Synod working with Holy Spirit on pressing issues

Complete the circle
By George Evans
The Synod of Bishops on the family has ended and a final document has been agreed on by the Bishops.  Traditional Catholic teaching has been reaffirmed after questions were raised following the October 13 delivery of a midterm report “that used strikingly conciliatory language toward people with ways of life contrary to church teaching, including divorced and civilly remarried Catholics, cohabitating couples and those in same-sex unions.”(Catholic News Service 10/18)
It should be noted that frank discussion was held on several points and “Pope Francis said he welcomed the assembly’s expressions of disagreement.” (Catholic News Service, 10/18)
Synod fathers voted on each of the document’s 62 paragraphs. “All received a simple majority, but three failed to gain the two-thirds supermajority ordinarily required for approval of synodal documents.” (Catholic News Service, 10/18)
Two of those paragraphs dealt with a controversial proposal by Cardinal Walter Kasper that would make it easier for divorced and civilly remarried Catholics to receive Communion. The document noted disagreements on the subject and recommended further study. The document’s section on homosexuality, which also fell short of supermajority approval, was significantly changed from its counterpart in the midterm report and included a quote from a 2003 document from the Congregation for the Doctrine of the Faith: ‘There are absolutely no grounds for considering homosexual unions to be in any way similar or even remotely analogous to God’s plan for marriage and family.’ (Catholic News Service, 10/18)
I think it is thus fair to say that nothing earth shaking happened at the Synod. Tradition was affirmed and some controversial questions were left open for further discussion.  Apparently the synod’s final report will serve as an agenda for the October 2015 world synod on the family, which will make recommendations to the pope.
It is also important to realize that synodal documents, whatever they may conclude, do not create doctrine.  As Catholic News Service informs us, “Jesuit Father Federico Lombardi, the Vatican spokesman, told reporters that the absence of a supermajority indicated a lack of consensus and a need for more discussion, but stressed that none of the document carried doctrinal weight.  Pope Francis said he welcomed the assembly’s expressions of disagreement.”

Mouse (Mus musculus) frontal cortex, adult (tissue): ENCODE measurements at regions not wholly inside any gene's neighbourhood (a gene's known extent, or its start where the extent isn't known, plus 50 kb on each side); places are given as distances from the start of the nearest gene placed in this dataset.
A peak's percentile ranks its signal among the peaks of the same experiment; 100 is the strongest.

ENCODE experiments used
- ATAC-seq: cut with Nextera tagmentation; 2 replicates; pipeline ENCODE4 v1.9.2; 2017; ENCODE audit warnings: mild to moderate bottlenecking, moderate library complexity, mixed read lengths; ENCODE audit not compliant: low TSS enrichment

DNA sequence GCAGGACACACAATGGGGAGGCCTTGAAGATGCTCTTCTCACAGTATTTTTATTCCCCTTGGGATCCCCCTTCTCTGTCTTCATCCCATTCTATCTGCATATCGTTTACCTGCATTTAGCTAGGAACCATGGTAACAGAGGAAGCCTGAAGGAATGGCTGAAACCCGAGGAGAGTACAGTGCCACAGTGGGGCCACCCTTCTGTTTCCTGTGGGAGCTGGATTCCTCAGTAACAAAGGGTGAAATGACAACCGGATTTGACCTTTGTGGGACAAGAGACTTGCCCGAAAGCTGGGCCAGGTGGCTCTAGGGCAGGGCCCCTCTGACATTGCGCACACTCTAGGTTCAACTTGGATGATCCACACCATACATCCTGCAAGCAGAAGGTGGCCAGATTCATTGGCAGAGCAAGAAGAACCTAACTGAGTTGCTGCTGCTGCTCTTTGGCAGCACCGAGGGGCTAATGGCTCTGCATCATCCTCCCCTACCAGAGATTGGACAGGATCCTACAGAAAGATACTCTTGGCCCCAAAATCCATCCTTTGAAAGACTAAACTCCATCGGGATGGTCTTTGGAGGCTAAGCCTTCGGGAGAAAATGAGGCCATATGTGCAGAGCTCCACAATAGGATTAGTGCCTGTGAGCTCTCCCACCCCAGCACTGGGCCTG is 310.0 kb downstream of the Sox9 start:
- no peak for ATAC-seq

The fact that free and, at times, heated discussion was the order of the day and was welcomed by the pope may be one of the great achievements of the synod. The church we all love moves slowly and carefully when it does move. The Holy Spirit we believe is always with it and embraces it with His love and concern. Pope Francis has started a process under the Spirit’s care and guidance. Of all the family issues with pressing pastoral concern, to me the one with the greatest immediate need for action is the divorced and civilly remarried Catholic issue. Presently church teaching excludes these church members from the Eucharist short of some very narrow pastoral exceptions. Many members are now former members because of frequent difficulty with the annulment process, lack of welcoming embrace from pastor or fellow church members or simple frustration, whether right or wrong, from the sense of condemnation by the church of their birth and all of their life. I have to believe that we can find with the help of the Holy Spirit a true and faithful solution to such situations that enriches rather than harms the Church of the loving and merciful Jesus. I know others may disagree on this point. I know that others may choose other family issues as more needy of immediate attention. My thought is to let the discussion/debate continue with prayer and discernment with a plea for God’s help.
For those of us not facing either of the two situations  which apparently engendered  the most debate in the recent synod – civil remarriage and homosexuality – it is critical to embrace the lives of our brothers and sisters who are. Our love, our prayer and our concern are not optional. Since we all are made in God’s image and likeness as Genesis reminds us early in the Bible and since we are our brother’s keeper as Gen 4:8-11 teaches in that wonderful unanswered question, we must pray for and support our pope and bishops during this coming year so they feel the hand of the Holy Spirit in making those decisions which best serve persons in all circumstances during the next year. Unless we each do our part we cannot rest in the peace of a job well done. Our church and all its people deserve the best from us all.
(George Evans is a pastoral minister at Jackson St. Richard Parish.)